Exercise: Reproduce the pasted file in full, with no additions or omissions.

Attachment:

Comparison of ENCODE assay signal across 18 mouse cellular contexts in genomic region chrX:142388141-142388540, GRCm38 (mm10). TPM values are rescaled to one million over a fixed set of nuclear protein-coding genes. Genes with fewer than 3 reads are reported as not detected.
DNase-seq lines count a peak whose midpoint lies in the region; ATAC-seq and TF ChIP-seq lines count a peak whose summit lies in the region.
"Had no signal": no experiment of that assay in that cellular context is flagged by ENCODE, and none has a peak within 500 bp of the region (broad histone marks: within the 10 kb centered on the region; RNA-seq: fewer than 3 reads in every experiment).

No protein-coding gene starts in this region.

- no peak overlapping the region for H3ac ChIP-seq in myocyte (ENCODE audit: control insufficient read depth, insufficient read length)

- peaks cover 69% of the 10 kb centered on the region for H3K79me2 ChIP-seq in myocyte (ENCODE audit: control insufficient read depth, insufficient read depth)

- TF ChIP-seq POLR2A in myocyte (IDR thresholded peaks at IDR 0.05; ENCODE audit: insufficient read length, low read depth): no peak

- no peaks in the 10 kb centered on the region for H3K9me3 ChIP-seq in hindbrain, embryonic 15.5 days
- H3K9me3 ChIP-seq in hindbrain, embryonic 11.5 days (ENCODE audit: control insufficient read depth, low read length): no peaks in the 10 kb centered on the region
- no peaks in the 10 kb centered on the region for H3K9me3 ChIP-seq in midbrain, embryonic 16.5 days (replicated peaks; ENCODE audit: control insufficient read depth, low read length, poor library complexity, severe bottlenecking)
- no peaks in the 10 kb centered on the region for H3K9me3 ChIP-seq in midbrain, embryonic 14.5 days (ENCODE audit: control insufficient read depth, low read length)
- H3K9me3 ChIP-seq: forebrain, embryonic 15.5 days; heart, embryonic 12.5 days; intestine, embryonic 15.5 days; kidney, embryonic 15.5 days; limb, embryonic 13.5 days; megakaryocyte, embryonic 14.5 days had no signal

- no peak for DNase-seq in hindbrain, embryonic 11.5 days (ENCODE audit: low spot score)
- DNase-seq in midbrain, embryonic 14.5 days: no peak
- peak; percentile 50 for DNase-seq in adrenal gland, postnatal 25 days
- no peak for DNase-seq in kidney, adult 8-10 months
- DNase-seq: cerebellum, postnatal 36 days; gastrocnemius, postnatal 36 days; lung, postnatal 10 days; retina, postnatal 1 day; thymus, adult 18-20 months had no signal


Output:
Comparison of ENCODE assay signal across 18 mouse cellular contexts in genomic region chrX:142388141-142388540, GRCm38 (mm10). TPM values are rescaled to one million over a fixed set of nuclear protein-coding genes. Genes with fewer than 3 reads are reported as not detected.
DNase-seq lines count a peak whose midpoint lies in the region; ATAC-seq and TF ChIP-seq lines count a peak whose summit lies in the region.
"Had no signal": no experiment of that assay in that cellular context is flagged by ENCODE, and none has a peak within 500 bp of the region (broad histone marks: within the 10 kb centered on the region; RNA-seq: fewer than 3 reads in every experiment).

No protein-coding gene starts in this region.

- no peak overlapping the region for H3ac ChIP-seq in myocyte (ENCODE audit: control insufficient read depth, insufficient read length)

- peaks cover 69% of the 10 kb centered on the region for H3K79me2 ChIP-seq in myocyte (ENCODE audit: control insufficient read depth, insufficient read depth)

- TF ChIP-seq POLR2A in myocyte (IDR thresholded peaks at IDR 0.05; ENCODE audit: insufficient read length, low read depth): no peak

- no peaks in the 10 kb centered on the region for H3K9me3 ChIP-seq in hindbrain, embryonic 15.5 days
- H3K9me3 ChIP-seq in hindbrain, embryonic 11.5 days (ENCODE audit: control insufficient read depth, low read length): no peaks in the 10 kb centered on the region
- no peaks in the 10 kb centered on the region for H3K9me3 ChIP-seq in midbrain, embryonic 16.5 days (replicated peaks; ENCODE audit: control insufficient read depth, low read length, poor library complexity, severe bottlenecking)
- no peaks in the 10 kb centered on the region for H3K9me3 ChIP-seq in midbrain, embryonic 14.5 days (ENCODE audit: control insufficient read depth, low read length)
- H3K9me3 ChIP-seq: forebrain, embryonic 15.5 days; heart, embryonic 12.5 days; intestine, embryonic 15.5 days; kidney, embryonic 15.5 days; limb, embryonic 13.5 days; megakaryocyte, embryonic 14.5 days had no signal

- no peak for DNase-seq in hindbrain, embryonic 11.5 days (ENCODE audit: low spot score)
- DNase-seq in midbrain, embryonic 14.5 days: no peak
- peak; percentile 50 for DNase-seq in adrenal gland, postnatal 25 days
- no peak for DNase-seq in kidney, adult 8-10 months
- DNase-seq: cerebellum, postnatal 36 days; gastrocnemius, postnatal 36 days; lung, postnatal 10 days; retina, postnatal 1 day; thymus, adult 18-20 months had no signal